In some embodiments, the electrical device 100 or 200 is used with a building's existing wall switch 808. FIGS. 8 and 9 show a process of mounting the electrical device 200 as depicted in FIG. 4 into a wall-mountable electrical gang/patress box 802. As shown in FIG. 8, the mounting process includes connecting the electrical device 200 with an AC power supply via a hot (live) wire 1, a neutral wire 2, and a load wire 3 and connecting the electrical device 200 with a switch board 836 of the switch 808 via wires 4, 5. As shown in FIG. 9, after the wires connections, the mounting process includes positioning all wires to provide room for the electrical device 200, placing the electrical device 200 inside the electrical gang/patress box 802, screwing back the switch board 836, placing a box cover 838 on top of the switch board 836, and screwing the cover 838 onto the electrical gang/patress box 802.

In some embodiments, the electrical device 100 or 200 is used to replace a building's existing wall switch with another control device, such as, the DC electronic device 108, 208. FIG. 10 is a schematic block diagram of a touch panel in accordance with an embodiment of the invention. In the embodiment depicted in FIG. 10, a touch panel 1008 includes a power interface 1030 and a touch sensor 1032. The power interface 1030 is configured to receive a low DC voltage input from, for example, the connector 106 or 206 of the electrical device 100 or 200, for powering the touch sensor. In some embodiments, the low-voltage DC power signal used to power the touch sensor is supplied from a device other than the electrical device 100 or 200. In these embodiments, the touch panel can be used with other power supply. In some embodiments, no AC-DC transformation is performed in the wall mountable touch panel 1008. In these embodiments, the wall mountable touch panel 1008 does not transform an AC power signal into the low-voltage DC power signal that is used to power the touch sensor 1032. In an embodiment, the touch sensor 1032 is powered solely by the low-voltage DC power signal. In an embodiment, the wall mountable touch panel does not include/require any AC to DC transformer or battery. The touch panel 1008 can be used with the electrical device 100 or 200 as the DC electronic device 108 or 208.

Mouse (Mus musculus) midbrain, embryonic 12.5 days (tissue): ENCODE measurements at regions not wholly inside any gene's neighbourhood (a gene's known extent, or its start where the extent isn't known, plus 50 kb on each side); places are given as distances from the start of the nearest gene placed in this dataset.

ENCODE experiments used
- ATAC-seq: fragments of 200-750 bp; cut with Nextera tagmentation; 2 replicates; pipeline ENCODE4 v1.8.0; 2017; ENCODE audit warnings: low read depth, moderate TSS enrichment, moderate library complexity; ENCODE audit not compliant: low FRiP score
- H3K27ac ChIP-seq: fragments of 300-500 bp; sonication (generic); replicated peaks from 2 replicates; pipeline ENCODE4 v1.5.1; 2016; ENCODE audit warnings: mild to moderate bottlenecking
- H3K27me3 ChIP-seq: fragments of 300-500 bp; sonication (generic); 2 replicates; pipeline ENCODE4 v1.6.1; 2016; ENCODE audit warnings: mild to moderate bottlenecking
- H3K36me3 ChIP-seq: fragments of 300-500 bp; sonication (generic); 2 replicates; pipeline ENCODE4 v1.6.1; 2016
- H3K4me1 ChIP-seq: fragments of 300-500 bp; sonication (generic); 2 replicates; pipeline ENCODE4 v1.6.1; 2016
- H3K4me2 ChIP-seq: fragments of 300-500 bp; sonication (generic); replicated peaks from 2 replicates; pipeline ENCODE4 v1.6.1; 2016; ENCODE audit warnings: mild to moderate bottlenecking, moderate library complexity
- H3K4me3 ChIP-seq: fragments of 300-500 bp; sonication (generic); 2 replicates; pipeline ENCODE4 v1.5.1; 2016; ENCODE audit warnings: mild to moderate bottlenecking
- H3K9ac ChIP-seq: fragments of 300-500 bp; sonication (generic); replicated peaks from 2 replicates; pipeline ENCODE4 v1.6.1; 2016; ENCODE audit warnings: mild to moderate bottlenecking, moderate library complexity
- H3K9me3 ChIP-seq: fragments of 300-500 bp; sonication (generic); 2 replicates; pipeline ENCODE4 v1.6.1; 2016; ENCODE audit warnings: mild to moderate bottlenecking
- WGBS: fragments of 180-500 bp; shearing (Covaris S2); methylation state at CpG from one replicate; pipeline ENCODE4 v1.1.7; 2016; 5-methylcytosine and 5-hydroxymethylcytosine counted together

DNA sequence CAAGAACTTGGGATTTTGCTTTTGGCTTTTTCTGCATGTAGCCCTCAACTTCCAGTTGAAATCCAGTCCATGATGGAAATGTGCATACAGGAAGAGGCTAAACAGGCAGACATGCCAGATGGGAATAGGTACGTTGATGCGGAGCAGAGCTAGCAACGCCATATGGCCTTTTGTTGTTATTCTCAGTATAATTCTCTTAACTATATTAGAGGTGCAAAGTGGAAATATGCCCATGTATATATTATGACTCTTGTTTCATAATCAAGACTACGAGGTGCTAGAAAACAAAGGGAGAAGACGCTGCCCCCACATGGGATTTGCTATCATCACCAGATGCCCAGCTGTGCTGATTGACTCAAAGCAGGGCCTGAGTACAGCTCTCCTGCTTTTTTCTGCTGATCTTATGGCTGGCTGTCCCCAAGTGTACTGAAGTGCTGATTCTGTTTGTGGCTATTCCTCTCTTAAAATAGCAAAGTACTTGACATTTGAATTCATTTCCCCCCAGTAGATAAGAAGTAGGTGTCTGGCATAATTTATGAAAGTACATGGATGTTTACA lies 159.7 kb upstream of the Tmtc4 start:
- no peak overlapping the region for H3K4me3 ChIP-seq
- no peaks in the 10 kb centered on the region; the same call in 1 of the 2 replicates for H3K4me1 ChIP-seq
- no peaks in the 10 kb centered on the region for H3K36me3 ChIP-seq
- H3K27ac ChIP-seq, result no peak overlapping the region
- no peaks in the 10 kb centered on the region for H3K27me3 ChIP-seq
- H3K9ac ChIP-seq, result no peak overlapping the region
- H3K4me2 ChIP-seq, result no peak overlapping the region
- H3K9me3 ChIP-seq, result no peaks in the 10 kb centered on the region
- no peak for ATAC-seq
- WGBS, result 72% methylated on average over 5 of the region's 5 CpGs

In the embodiment depicted in FIG. 10, the touch panel 1008 is a wall mountable touch panel for controlling a load device, which may be the load device 110 or 210 shown in FIG. 1 and FIG. 2, or a load device 1110. The touch sensor 1032 is configured to receive a user input (i.e., user touch) and to communicate, for example, with the electrical device 100 or 200 to control (e.g., switch on, switch off, or dim (e.g., reduce the supplied power) the load device 110, 210, or 1110 based on the user input. In some embodiments, the touch sensor controls on/off of the load device 110, 210, or 1110 and can also control the dimming by continuous contact. The load device 1110 is similar to or the same as the load device 110 or 210 depicted in FIG. 1 and FIG. 2. In some embodiments, the load device 1110 is optional. In some embodiments, the touch panel 1008 may be used to control the load device 110, 210, or 1110 either directly or indirectly. In some embodiments, the touch panel does not directly control the load device, but rather, sends a signal to the electrical device 100 or 200 so that the electrical device 100 or 200 knows how to control the load device. For example, the touch panel 1008 may be used to control the electrical device 100 or 200, which in turn controls the load device 110 or 210. Although the load device 1110 is shown in FIG. 10 as being directly connected to the touch panel 1008, in some embodiments, the load device 1110 is connected to the touch panel through an intermediate device. In an embodiment, the load device 1110 is connected to the touch panel 1008 via the electrical device 100 or 200. In this embodiment, the load device is controlled at least partially by the electrical device 100 or 200, such as the MCU and RF transceiver module 216 and the dimmer/switch module 222 depicted in FIG. 2. For the ease of use (e.g., at night or for disabled personnel), the touch sensor 1032 may have LED back light and/or may generate a sound signal in each user interaction. In some embodiments, the touch sensor 1032 includes a sound generation module, such as an integrated sound chip, and a speaker implemented in hardware. In the embodiment depicted in FIG. 10, the touch panel 1008 is a no load and low voltage touch panel, which can be used to replace existing wall mounted switches, dimmers, and/or touch panels. A no load touch panel is a touch panel that has no electrical load. For example, a no load touch panel is a touch panel that does not supply power to any electrical load. In some embodiments, a no load touch panel is a touch panel that can neither supply nor pass power through itself to drive a load device, such as, a light or a fan. The touch panel 1008 can be any type of suitable touch panels. In the embodiment depicted in FIG. 10, the touch panel 1008 is a capacitive touch panel with a capacitive touch sensor 1032. As is known in the art, capacitive sensing is based on capacitive coupling that takes human body capacitance as input. A capacitive sensor can detect the change in capacitance caused by human touch. A capacitive touch sensor is typically more responsive than a resistive touch sensor. However, in other embodiments, the touch panel 1008 may be a resistive touch panel, a surface acoustic wave touch panel, an infrared acrylic projection/grid touch panel, or an optical touch panel.